Bughuul exists in different mediums of art — frescos, woodblock prints and, obviously, Kodachrome. Though technologically backward –– he hasn’t even made the leap to videotape yet –– Bughuul uses art to lure children into murdering their families.

This slowly becomes apparent to famed true-crime writer Ellison Oswalt (Ethan Hawke) after he moves from his Connecticut mansion to a rambling brick ranch house in central Pennsylvania to investigate an unsolved crime.

Four family members were hanged in the backyard of the property, but one daughter appears to have escaped.

Oswalt not only greatly annoys wife Tracy (Juliet Rylance) but puts kids Trevor (Michael Hall D’Addario) and Ashley (Clare Foley) in harm’s way with the move. And things only get worse after Oswalt discovers a box of old home movies in the attic, documenting three other ritual murders around the country over decades. As luck would have it, there’s even an old projector with a working bulb stashed away up there.

Mayhem ensues, of course, but without much gore. The hanging, particularly, is replayed several times, with no resolution to the mystery until Bughuul thoughtfully provides more found footage with all the stuff he’d previously excised.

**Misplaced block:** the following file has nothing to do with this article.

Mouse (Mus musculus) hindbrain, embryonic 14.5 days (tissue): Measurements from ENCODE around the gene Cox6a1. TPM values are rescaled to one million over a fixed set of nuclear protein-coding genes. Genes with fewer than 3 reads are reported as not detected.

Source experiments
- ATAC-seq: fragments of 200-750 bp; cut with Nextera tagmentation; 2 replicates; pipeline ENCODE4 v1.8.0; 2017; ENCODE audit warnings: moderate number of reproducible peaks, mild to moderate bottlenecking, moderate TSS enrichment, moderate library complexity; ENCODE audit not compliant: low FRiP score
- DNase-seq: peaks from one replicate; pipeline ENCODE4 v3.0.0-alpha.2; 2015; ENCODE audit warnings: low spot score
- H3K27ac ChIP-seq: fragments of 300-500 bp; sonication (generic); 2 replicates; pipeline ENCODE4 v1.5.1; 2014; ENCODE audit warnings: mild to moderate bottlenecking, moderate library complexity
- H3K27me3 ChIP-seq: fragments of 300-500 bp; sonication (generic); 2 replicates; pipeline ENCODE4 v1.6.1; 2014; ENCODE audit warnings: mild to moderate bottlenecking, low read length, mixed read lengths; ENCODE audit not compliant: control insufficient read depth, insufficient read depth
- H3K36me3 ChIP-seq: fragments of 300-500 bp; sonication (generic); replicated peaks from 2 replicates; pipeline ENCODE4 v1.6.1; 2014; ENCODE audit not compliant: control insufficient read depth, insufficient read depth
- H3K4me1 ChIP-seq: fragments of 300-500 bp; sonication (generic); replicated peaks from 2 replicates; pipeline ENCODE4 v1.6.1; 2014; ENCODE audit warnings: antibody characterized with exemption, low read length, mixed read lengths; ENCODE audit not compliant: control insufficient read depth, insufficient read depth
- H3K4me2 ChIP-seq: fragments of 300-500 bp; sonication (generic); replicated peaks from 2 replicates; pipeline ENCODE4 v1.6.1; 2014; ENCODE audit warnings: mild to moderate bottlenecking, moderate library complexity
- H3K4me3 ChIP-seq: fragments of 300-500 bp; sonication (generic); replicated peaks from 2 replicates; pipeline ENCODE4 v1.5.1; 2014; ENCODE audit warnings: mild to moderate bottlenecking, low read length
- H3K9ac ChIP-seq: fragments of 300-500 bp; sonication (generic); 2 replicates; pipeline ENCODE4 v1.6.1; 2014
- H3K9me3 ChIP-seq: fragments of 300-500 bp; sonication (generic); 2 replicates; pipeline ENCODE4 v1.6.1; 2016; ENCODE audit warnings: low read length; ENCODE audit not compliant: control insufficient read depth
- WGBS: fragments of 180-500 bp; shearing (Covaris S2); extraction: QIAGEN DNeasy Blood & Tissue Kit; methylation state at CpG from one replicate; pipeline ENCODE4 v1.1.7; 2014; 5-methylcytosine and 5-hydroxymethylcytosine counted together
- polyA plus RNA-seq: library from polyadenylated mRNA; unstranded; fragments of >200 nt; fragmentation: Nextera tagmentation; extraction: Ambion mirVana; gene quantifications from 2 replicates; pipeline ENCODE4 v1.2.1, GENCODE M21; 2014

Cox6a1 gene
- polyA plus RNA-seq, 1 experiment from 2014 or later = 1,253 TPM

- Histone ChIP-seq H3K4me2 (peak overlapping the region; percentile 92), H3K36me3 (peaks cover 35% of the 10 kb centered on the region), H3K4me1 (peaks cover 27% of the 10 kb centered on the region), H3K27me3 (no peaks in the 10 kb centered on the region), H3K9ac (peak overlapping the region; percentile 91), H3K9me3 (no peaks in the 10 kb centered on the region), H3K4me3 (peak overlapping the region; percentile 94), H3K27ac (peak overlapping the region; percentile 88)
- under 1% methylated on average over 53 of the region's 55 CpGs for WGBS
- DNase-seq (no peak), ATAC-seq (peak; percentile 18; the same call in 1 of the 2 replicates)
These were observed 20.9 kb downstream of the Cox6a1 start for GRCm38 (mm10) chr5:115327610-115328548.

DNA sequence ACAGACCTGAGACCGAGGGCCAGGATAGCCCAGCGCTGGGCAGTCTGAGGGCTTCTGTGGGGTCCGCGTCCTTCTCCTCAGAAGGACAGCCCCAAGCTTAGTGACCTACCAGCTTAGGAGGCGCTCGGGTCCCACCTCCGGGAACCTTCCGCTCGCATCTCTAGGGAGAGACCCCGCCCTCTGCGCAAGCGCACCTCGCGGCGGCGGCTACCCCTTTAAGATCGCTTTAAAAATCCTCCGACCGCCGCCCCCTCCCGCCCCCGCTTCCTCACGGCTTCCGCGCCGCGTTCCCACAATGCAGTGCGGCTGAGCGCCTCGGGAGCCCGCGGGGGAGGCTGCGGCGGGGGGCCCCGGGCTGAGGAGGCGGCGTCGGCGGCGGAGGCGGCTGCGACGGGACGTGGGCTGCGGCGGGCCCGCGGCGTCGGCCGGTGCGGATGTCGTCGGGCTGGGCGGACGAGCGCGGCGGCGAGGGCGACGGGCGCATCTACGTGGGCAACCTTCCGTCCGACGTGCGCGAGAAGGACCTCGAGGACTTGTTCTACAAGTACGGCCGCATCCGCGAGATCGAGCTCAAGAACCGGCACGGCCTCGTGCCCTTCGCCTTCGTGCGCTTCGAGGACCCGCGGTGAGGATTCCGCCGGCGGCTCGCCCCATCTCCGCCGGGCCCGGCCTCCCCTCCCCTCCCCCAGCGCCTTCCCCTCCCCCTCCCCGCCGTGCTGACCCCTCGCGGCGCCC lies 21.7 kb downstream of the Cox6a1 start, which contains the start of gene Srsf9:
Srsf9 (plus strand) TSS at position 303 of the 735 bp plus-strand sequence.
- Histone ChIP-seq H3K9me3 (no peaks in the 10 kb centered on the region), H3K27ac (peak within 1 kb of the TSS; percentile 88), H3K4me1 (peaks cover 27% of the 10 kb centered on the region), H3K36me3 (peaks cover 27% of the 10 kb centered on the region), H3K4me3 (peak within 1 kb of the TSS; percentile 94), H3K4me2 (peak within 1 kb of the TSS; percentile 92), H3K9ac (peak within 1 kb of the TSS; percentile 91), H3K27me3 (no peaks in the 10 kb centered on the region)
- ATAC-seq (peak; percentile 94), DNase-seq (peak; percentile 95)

The film contains brief but explicit scenes of violence, some of it directed against children, grisly images, fleeting profanity and occasional rough language. The Catholic News Service classification is L — limited adult audience, films whose problematic content many adults would find troubling. The Motion Picture Association of America rating is R — restricted. Under 17 requires accompanying parent or adult guardian.

Jensen is a guest reviewer for Catholic News Service.